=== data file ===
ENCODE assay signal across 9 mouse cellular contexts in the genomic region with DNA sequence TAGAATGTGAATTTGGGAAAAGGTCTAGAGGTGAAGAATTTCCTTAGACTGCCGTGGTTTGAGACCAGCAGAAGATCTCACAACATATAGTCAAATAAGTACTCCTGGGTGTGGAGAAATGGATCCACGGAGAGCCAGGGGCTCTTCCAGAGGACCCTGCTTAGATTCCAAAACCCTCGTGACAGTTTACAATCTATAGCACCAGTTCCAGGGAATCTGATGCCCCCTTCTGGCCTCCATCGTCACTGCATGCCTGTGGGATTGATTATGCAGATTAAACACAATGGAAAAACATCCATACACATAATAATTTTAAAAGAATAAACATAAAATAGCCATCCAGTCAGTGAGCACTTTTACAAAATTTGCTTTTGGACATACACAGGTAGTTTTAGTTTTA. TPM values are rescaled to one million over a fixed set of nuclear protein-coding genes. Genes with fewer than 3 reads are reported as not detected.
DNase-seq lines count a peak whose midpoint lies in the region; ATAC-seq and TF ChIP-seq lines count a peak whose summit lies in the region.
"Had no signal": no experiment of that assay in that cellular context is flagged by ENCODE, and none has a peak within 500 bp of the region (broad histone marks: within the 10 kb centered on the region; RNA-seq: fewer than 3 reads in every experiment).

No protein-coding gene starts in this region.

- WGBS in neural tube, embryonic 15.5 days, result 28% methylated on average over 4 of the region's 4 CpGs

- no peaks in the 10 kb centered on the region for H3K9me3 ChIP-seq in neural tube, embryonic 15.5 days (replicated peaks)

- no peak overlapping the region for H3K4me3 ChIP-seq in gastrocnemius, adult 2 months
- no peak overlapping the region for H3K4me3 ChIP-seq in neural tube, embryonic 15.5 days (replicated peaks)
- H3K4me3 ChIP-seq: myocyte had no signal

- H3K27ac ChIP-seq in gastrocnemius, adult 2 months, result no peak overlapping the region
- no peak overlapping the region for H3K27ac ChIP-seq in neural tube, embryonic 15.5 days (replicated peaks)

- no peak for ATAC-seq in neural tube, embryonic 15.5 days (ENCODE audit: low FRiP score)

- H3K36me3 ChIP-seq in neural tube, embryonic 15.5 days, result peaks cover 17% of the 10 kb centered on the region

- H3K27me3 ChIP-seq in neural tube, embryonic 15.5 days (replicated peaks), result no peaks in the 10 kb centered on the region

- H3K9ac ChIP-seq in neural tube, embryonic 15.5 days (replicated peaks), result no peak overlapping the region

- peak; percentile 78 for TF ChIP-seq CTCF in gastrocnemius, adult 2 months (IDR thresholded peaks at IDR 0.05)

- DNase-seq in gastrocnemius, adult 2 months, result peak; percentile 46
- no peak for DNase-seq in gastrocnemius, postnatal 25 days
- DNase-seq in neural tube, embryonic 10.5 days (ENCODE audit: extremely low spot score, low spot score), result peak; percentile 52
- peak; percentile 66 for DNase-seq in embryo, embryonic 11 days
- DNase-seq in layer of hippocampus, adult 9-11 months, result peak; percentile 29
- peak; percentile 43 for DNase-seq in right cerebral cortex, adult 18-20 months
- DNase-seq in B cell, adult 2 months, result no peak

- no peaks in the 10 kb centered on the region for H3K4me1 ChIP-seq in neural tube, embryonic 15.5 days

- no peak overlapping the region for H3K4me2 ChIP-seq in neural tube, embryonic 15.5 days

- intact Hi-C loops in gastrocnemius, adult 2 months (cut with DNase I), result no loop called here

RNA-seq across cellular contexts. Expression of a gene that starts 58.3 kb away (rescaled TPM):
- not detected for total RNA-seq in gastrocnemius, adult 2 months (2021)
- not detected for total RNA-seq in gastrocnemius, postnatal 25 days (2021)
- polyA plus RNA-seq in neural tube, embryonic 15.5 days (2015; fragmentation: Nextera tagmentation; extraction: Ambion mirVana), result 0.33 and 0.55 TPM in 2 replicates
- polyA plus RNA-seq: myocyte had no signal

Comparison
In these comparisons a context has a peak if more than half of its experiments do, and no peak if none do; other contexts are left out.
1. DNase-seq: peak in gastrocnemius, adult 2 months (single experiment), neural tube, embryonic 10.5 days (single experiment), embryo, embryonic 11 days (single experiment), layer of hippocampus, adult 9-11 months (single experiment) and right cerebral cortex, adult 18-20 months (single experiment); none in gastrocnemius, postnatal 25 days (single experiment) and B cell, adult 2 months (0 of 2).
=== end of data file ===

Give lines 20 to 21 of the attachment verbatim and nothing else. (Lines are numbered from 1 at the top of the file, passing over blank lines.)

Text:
- peak; percentile 66 for DNase-seq in embryo, embryonic 11 days
- DNase-seq in layer of hippocampus, adult 9-11 months, result peak; percentile 29